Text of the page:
Characterization of Diversity of Bradyrhizobia on Cowpea in Iraq Reveals Unusual Strain Characteristics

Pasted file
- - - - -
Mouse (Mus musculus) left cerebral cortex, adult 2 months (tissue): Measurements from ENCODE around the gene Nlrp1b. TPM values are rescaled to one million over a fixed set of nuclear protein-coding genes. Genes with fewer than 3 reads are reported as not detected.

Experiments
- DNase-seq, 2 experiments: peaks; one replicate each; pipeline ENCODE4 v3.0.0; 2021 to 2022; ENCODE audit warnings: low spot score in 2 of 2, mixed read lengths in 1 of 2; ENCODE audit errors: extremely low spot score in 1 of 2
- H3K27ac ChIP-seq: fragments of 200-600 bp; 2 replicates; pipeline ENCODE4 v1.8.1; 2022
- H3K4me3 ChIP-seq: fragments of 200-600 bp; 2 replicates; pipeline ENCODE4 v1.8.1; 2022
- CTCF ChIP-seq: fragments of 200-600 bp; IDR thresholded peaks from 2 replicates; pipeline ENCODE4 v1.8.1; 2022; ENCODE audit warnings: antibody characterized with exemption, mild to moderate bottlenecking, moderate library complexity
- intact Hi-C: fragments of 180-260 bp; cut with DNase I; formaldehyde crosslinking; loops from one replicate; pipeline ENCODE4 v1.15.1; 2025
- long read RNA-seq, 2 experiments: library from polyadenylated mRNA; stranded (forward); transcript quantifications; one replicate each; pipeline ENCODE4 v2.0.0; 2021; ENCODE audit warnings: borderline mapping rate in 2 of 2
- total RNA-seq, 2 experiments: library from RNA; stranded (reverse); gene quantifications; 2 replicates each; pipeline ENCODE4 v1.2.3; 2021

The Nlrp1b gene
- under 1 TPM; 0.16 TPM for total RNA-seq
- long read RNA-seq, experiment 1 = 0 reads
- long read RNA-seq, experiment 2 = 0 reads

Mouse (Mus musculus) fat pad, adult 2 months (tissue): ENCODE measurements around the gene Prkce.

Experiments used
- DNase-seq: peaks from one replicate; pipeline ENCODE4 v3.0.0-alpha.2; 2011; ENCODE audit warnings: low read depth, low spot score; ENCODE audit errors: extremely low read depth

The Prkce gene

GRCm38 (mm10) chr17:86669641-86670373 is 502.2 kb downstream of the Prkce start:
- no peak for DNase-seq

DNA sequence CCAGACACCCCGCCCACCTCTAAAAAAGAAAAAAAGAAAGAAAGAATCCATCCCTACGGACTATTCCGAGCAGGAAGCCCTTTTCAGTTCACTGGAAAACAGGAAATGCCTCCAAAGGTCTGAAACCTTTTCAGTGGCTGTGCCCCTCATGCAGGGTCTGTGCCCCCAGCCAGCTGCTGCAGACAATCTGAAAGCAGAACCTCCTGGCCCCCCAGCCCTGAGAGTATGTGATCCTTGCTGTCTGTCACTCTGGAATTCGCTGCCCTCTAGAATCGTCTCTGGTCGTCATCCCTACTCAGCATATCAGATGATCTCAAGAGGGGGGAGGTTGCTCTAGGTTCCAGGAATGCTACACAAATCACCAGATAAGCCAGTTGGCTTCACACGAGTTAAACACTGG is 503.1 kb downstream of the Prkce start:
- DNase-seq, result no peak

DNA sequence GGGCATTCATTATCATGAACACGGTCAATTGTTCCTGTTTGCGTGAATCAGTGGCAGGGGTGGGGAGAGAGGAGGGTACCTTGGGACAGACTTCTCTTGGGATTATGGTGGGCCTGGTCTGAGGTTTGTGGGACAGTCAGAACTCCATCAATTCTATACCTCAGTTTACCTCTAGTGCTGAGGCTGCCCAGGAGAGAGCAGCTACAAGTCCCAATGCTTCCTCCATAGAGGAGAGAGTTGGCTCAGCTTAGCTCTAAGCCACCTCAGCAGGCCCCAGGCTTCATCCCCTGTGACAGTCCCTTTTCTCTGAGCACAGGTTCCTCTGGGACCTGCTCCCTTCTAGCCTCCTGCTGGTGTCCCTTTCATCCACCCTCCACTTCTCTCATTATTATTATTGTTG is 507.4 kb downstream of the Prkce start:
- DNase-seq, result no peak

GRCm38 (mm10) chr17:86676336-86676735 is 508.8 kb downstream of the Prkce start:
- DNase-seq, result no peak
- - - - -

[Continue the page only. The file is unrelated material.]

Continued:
Rhizobium-legume symbiosis is considered as one of the most well established symbiotic nitrogen fixing system for agronomic studies. Association between legumes and rhizobia results in the formation of root nodules where symbiotic nitrogen fixation occurs. The current study aimed to authenticate 110 isolates from 20 sites belonging to 10 governorates in Iraq, tested their capacity of nodulation with cowpea and classified them depending on the phenotype and genotype presented by sequence analysis of 16S rRNA. To fulfill these goals, many approaches have been implemented such as Authentication Tests, Bromothymol Blue Reaction, Colony Size and Morphology, Antibiotic Test, Sequencing of 16S rRNA and Phylogenetic analysis. This study provides an easy way to classify the Bradyrhizobia sp. strains by genotype analysis depending on the phenotypes (i.e. motility and colony size) by sample preservation and high quality DNA isolation from environmental soil samples followed by 16S rRNA sequencing. This molecular technique has demonstrated the usefulness of these methods, easy technologies, and their applications to microbiome analysis and environmental science. Interestingly, a group of Bradyrhizobia identified in the current study was able to secrete acidic products before switching and starting to secrete alkali products after 1, 2 and 3 days. This is an unusual phenotype observed within rhizobia strains.